What does your data say about you?
The Datalogue: An interactive exhibit about data privacy
Interaction Design / Branding / Graphic Design
Ellen Rose, Qixuan Wang
Wanted Design for NYCxDesign
MFA Products of Design
School of Visual Arts, 2018
Create a “punch card” for an interactive exhibit that records the participant’s responses each step of the way, and revealing information about them based on their responses.
A two-part “punch card”: first, a strip that records the participant’s responses through a hole or dash punch in the card the the participant carries around with them through each stage, second a “reveal” card that is given to them at the end that matches them with products at the exhibit based on their data from the hole punches.
The interaction is a four-part stationary machine which emulates the systems and unmasks the consequences behind data collection. Though data mining is an invisible procedure that occurs through countless digital channels, the exhibition transforms it into a visible, tangible process. The Datalogue aggregates participants’ data points through a series of four tactile interaction stations. At each station, guests are prompted to answer seemingly innocuous questions. Each of their answers is marked on a card that they receive upon entering the exhibit. After the guest completes the final interaction, it is revealed that each of their “arbitrary” responses translates into a surprisingly accurate assessment about their personality—such as level of extraversion or conscientiousness.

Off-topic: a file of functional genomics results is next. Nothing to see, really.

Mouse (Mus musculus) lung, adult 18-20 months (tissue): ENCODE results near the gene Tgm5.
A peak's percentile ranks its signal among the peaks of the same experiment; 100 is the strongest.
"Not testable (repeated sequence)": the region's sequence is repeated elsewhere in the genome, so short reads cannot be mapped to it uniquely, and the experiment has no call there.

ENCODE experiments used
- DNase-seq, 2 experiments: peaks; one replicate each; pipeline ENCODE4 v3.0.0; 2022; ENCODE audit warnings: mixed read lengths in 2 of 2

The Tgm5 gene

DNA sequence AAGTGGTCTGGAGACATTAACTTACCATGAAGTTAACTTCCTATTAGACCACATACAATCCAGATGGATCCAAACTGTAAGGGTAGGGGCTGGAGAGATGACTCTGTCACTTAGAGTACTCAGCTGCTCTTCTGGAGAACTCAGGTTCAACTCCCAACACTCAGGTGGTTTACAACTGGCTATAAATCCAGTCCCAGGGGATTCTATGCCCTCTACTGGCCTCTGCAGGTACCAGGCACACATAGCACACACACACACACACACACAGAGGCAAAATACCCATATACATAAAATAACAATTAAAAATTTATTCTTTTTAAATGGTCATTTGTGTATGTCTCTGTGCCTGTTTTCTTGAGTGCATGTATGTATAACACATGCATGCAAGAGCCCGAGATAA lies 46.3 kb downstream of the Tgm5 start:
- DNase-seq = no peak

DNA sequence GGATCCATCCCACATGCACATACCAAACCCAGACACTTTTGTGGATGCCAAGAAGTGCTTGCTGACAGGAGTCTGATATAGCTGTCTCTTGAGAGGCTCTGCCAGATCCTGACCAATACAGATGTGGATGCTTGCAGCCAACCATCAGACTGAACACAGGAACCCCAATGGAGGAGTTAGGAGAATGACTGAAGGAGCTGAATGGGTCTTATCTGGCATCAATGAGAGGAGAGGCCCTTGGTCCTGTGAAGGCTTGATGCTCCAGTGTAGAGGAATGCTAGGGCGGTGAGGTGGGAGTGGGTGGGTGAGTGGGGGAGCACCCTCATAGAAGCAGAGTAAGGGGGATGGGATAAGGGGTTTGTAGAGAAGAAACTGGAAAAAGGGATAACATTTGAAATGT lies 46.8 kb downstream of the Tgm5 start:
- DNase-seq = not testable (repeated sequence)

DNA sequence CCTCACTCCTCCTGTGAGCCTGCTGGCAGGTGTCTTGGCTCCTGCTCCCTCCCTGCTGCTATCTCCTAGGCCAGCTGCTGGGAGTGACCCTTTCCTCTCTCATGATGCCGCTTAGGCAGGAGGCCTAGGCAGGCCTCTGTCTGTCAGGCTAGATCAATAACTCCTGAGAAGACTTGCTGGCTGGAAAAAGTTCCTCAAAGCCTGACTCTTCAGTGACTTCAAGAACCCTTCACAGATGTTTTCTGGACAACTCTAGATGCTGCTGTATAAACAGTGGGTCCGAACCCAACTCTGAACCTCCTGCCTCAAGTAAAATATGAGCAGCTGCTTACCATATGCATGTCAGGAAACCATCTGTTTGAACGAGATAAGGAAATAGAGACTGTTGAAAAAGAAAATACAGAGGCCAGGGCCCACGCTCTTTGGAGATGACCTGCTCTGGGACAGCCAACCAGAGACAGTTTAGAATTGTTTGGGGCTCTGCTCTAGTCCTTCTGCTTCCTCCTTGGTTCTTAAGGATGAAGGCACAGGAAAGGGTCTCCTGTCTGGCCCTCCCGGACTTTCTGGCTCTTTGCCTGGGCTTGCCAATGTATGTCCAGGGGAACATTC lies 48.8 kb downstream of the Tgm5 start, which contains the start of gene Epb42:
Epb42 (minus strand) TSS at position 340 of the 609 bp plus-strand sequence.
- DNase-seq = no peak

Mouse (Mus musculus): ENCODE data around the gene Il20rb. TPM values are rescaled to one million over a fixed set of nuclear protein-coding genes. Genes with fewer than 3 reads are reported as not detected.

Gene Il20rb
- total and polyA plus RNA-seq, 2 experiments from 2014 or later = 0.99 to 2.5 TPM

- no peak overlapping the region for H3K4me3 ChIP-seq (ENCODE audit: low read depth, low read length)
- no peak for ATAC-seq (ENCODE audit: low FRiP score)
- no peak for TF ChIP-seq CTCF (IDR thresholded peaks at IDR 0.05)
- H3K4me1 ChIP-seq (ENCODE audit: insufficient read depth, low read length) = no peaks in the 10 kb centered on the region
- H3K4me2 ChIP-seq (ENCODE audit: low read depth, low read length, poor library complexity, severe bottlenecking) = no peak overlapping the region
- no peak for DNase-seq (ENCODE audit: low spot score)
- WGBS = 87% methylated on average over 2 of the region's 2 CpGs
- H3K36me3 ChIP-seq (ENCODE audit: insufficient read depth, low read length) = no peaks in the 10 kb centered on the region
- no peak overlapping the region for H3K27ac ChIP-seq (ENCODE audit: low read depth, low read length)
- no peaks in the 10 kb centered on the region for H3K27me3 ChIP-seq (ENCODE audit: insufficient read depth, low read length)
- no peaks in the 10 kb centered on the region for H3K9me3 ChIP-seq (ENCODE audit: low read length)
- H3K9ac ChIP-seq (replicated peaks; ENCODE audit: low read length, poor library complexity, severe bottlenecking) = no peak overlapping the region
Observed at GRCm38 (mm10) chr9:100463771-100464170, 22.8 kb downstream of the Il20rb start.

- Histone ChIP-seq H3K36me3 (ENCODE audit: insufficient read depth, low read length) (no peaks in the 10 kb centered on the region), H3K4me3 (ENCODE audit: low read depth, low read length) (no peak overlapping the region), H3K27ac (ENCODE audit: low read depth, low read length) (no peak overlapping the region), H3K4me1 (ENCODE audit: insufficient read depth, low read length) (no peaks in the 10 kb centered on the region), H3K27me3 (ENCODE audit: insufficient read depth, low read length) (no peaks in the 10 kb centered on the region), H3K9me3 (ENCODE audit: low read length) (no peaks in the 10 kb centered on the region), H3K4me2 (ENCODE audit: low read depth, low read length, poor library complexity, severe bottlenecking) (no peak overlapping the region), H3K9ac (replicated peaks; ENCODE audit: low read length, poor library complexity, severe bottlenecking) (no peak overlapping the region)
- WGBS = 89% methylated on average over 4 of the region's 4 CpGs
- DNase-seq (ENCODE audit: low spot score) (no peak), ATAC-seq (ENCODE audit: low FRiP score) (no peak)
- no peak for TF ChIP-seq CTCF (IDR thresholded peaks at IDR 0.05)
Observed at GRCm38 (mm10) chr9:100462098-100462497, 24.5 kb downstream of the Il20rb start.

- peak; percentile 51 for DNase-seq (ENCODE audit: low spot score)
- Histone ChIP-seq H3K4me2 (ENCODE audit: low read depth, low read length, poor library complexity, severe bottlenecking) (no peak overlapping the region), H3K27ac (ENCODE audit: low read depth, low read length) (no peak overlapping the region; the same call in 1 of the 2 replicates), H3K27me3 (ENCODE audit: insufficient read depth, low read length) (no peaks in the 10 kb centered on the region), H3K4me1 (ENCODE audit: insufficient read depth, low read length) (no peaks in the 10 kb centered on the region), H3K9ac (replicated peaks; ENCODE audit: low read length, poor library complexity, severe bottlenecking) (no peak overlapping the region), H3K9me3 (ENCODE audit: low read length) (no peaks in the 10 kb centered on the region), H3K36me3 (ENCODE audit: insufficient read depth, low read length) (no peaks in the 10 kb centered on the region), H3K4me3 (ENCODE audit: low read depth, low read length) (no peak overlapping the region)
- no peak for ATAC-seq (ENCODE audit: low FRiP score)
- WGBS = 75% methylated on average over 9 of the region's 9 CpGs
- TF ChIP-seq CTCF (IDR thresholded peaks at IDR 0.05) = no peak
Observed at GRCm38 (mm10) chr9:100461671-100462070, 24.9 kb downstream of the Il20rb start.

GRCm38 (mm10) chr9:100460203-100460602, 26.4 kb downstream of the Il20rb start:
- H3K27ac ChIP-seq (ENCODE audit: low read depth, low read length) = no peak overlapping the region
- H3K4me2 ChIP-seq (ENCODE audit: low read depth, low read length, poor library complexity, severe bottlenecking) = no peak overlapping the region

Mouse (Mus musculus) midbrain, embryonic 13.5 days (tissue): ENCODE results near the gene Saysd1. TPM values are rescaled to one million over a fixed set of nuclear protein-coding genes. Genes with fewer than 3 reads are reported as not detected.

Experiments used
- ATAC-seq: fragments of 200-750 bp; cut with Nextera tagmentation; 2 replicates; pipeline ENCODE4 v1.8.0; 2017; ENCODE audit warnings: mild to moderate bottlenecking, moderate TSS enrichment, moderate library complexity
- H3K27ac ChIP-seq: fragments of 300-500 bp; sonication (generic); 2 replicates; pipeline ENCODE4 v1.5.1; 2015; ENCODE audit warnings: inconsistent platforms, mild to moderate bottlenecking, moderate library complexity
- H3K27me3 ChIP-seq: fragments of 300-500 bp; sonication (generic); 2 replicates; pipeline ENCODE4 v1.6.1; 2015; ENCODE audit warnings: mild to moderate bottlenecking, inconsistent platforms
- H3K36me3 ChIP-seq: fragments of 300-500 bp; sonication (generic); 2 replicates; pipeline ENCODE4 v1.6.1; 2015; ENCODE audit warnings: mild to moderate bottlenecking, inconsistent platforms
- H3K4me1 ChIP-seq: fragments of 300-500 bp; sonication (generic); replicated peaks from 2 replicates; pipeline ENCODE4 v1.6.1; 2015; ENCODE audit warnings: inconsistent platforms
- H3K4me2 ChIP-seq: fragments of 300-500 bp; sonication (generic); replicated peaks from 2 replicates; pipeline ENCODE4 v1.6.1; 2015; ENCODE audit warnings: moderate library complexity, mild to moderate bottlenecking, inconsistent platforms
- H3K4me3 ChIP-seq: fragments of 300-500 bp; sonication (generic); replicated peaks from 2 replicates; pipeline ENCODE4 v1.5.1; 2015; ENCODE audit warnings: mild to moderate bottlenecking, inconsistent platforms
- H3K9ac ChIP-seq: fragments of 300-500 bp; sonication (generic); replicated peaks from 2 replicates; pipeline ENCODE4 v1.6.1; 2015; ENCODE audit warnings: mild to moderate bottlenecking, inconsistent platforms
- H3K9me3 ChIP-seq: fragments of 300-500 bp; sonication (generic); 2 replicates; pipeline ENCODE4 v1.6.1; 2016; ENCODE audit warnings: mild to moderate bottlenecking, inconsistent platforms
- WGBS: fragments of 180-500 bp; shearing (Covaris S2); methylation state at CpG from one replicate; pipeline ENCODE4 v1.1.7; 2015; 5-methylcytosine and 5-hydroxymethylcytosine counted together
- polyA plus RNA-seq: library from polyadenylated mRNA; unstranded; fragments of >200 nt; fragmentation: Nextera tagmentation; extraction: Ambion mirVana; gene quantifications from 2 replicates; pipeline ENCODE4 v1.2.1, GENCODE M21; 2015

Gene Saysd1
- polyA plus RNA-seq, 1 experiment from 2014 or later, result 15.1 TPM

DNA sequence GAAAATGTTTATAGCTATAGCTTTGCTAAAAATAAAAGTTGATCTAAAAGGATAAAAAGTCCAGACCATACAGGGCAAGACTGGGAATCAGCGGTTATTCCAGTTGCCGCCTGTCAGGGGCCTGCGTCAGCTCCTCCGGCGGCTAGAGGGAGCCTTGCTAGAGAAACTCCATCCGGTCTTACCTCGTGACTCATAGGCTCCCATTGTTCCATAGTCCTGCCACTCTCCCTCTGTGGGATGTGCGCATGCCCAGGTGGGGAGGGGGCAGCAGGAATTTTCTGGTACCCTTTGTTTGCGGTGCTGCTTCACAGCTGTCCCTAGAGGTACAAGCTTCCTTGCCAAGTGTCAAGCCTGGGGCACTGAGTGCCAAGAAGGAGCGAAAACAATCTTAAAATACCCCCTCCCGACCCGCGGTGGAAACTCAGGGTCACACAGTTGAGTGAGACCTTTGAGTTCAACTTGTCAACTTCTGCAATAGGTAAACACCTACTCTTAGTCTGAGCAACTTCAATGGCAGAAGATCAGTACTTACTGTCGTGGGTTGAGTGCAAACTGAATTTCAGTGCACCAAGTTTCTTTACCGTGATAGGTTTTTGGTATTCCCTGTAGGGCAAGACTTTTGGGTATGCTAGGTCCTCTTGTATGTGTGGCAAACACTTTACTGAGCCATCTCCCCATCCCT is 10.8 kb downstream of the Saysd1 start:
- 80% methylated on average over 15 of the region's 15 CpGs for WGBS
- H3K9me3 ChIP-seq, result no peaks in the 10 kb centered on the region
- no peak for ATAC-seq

More on The Datalogue.
This was a collaborative effort between the 20 student class of 2019 in MFA Products of Design. The class split into different groups and as part of the branding team, our first mission was to create a brand, logo, and visual direction for the interactive exhibit. After designing the logo and creating a brand guide, we had to figure out how to best design a “punch card” that users would use throughout the interaction, that would reveal something about their data after a series of questions and be a design asset they would want to take home with them. Additionally, because there were student workers who were punching each card at each station, the card needed to be easy for the puncher to understand and properly punch the data.
As one of the three on the branding team, I led the development and execution of the graphic design. This included designing and compiling the brand guidelines, assisting with refining the logo, selecting typography and color palettes and was responsible for designing The Datalogue punch card.